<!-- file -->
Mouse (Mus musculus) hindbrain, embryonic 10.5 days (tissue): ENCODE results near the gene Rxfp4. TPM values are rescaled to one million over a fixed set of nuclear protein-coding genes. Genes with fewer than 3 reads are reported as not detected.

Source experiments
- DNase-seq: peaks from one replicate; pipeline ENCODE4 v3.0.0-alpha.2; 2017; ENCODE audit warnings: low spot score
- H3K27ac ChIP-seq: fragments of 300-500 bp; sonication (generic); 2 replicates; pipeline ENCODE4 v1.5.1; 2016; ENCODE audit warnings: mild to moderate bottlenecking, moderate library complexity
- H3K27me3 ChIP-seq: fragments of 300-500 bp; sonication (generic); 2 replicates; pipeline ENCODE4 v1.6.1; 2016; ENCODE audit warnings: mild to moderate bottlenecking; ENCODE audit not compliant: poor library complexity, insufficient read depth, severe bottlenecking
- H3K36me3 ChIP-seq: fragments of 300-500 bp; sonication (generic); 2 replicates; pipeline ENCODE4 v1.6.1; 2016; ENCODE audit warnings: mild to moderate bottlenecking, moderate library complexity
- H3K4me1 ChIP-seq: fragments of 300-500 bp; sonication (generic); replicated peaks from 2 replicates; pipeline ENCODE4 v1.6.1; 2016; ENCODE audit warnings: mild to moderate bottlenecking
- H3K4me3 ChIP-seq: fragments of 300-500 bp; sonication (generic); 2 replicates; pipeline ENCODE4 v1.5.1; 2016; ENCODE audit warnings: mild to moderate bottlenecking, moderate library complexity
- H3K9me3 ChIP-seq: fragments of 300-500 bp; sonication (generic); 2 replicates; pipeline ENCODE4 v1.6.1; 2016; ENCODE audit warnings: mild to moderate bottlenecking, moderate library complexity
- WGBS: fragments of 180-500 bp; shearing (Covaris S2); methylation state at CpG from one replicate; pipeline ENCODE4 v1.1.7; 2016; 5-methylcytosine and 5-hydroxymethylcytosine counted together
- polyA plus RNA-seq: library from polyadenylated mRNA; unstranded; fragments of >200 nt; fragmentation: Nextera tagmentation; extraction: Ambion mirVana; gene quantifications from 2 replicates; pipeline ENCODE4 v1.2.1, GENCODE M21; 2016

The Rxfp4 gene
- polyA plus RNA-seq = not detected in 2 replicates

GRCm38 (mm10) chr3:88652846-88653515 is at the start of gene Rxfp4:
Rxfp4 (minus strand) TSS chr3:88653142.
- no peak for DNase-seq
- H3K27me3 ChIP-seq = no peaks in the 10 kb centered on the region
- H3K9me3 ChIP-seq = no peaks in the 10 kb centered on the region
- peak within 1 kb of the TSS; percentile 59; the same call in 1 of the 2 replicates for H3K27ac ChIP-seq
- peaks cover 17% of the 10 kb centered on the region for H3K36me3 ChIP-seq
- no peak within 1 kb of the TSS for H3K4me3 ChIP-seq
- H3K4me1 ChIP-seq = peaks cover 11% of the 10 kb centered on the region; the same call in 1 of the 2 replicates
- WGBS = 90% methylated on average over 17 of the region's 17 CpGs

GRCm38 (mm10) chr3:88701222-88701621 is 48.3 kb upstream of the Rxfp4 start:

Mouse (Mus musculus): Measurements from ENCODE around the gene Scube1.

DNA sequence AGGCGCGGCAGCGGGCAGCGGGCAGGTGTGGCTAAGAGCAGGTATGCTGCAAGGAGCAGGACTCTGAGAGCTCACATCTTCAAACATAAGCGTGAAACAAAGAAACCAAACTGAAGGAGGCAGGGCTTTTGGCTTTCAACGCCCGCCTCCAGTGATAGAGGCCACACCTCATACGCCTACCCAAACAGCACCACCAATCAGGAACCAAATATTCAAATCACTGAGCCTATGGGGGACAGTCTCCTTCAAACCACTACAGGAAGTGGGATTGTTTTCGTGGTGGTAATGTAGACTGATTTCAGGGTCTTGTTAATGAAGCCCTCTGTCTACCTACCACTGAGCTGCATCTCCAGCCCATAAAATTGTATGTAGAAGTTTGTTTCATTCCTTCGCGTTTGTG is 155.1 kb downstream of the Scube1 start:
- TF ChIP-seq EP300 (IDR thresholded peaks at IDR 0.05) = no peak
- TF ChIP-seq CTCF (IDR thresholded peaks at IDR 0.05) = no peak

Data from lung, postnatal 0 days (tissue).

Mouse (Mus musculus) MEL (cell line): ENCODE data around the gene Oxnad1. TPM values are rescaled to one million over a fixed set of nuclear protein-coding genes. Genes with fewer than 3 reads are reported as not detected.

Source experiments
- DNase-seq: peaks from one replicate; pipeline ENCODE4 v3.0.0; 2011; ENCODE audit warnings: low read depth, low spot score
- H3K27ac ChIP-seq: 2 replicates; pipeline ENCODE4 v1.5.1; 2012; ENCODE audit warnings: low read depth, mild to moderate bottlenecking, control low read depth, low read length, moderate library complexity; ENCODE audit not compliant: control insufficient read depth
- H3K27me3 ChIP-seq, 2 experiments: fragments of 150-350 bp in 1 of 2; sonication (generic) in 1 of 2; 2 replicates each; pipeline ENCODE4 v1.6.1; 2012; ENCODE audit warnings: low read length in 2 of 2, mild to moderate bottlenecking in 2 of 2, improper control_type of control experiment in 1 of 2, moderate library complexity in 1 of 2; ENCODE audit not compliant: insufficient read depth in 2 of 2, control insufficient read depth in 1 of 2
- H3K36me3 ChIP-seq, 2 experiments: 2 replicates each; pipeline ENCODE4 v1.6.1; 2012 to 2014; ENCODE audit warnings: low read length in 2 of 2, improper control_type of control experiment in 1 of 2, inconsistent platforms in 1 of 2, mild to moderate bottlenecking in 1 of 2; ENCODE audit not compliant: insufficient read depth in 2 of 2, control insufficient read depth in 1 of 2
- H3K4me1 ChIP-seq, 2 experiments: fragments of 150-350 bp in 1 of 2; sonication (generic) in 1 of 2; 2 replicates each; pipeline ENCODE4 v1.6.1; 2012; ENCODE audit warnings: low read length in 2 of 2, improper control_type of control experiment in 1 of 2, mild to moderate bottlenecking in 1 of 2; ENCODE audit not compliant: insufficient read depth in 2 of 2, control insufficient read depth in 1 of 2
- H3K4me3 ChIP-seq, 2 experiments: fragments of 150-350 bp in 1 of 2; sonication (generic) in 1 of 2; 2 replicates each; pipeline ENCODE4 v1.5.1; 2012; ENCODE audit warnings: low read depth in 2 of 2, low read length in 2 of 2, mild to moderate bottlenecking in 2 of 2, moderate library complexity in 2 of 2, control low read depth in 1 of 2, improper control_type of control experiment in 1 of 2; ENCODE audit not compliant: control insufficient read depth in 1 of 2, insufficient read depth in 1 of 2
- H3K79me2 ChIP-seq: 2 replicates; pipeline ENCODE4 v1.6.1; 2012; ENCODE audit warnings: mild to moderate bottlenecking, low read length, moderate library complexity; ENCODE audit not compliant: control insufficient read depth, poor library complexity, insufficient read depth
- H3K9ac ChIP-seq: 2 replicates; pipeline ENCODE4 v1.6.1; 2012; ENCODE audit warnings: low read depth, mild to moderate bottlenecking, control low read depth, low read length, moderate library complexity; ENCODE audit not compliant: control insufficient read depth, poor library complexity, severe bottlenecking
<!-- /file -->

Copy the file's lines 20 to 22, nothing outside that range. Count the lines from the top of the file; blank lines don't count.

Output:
- peaks cover 17% of the 10 kb centered on the region for H3K36me3 ChIP-seq
- no peak within 1 kb of the TSS for H3K4me3 ChIP-seq
- H3K4me1 ChIP-seq = peaks cover 11% of the 10 kb centered on the region; the same call in 1 of the 2 replicates